Viz takes on new, darker territory with Motoro Mase's Ikigami: The Ultimate Limit. In this chilling vision of the near future, Japan has become a bleak dystopian society filled with lazy, apathetic citizens who have lost any respect for hard work and for life. To counteract this, the government has instituted a rather odd program: in order to remind citizens about the value of life, one person is selected to die every day. The victim is given 24 hours of notice before they are killed by the mysterious injection capsules given to each citizen when they begin school. This notice is called an "ikigami," and it's Kengo Fujimoto's job to deliver these infamous "death notices" to victims.
This volume is separated into two "episodes" that chronicle two deliveries to different ikigami recipients and how these recipients live their final day.
In the first episode the world's concepts of death to appreciate life and prosperity and the ikigami itself is introduced. It's also hinted that the deaths are not as "random" as the government would like citizens to think. In the secondary story, the ikigami recipient deals with the trauma from his past, and decides to take revenge on those who wronged him.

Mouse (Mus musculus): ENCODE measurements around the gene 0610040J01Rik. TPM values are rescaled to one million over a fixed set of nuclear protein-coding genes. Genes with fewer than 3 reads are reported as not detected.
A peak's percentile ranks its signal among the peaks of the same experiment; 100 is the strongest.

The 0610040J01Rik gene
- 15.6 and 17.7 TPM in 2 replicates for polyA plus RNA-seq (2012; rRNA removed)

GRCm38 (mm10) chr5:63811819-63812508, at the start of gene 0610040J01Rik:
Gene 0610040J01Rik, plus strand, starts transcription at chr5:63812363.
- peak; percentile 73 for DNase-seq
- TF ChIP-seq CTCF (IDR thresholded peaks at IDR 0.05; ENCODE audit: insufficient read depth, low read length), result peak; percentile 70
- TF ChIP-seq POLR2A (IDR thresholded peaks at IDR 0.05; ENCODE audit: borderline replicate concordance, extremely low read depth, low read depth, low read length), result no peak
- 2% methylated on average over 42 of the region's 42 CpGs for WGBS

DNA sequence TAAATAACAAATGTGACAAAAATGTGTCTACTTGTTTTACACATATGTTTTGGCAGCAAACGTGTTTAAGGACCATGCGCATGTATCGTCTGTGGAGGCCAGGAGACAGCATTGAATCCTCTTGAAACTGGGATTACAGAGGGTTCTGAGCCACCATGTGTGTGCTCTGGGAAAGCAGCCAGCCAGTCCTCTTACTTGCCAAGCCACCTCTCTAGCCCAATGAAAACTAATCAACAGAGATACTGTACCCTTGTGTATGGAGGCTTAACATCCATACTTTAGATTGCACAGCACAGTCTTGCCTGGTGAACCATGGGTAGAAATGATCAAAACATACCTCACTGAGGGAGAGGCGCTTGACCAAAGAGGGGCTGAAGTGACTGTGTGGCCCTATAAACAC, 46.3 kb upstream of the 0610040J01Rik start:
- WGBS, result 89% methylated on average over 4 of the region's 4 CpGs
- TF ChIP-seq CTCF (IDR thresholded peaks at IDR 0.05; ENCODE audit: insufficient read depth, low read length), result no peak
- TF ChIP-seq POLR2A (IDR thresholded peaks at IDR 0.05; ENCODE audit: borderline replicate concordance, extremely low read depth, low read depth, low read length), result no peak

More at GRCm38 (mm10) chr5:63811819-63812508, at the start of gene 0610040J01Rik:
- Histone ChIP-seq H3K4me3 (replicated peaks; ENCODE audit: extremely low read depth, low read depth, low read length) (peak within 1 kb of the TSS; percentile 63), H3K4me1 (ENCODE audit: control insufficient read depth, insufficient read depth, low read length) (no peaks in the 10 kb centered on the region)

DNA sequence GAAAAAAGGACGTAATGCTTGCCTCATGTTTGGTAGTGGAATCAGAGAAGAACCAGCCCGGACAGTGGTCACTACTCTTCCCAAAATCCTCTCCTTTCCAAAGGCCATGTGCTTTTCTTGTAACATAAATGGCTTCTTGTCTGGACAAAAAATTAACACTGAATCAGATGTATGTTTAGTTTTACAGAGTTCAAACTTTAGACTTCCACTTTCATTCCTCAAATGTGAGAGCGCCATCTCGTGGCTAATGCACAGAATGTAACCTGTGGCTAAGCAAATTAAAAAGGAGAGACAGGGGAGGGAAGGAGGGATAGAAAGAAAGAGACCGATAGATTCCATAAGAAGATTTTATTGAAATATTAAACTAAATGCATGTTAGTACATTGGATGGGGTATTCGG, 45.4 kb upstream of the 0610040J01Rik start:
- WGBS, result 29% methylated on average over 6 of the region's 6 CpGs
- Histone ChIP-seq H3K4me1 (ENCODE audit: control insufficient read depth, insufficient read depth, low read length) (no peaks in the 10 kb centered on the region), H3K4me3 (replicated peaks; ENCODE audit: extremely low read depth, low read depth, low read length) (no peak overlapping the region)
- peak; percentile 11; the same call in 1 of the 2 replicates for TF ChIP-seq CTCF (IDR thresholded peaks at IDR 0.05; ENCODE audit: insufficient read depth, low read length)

In the second episode, the reader takes a tour of the plant where the deadly capsules are manufactured and learns the details behind their creation. Meanwhile, Kengo delivers an ikigami to an aspiring musician, who quickly regrets splitting up with an old friend over musical differences. This story is filled with twists and turns and delivers an amazingly suspenseful and thoroughly complex plot.
The artwork of Ikigami is one of the highlights of the manga. Rather than having exaggerated expressions or silly backgrounds, Ikigami embraces realism and gritty, detailed environments that compliment the story's overall feel perfectly. The shading here is absolutely extraordinary and the dialogue even feels natural in English, unlike many manga out there.
The concept is a very unique one for a manga, and tends to shun the archetypes associated with shojo and shonen manga. Ikigami moves into the world of thought provoking literature while giving readers a compelling ride. It's almost like a cross between the popular Death Note series and famous dystopian novels such as 1984 and Brave New World.
While the first volume barely scratches the concept's surface, it's a promising start to an exciting new series that will force readers to think a little harder about what they read – and what they would do if they discovered they only had 24 hours left to live.
Ikigami: The Ultimate Limit Volume 1 feels like a warm-up for something great to come in the future. The concept has plenty of potential, and I eagerly look forward to the next installment in this innovative series.Powered by Sidelines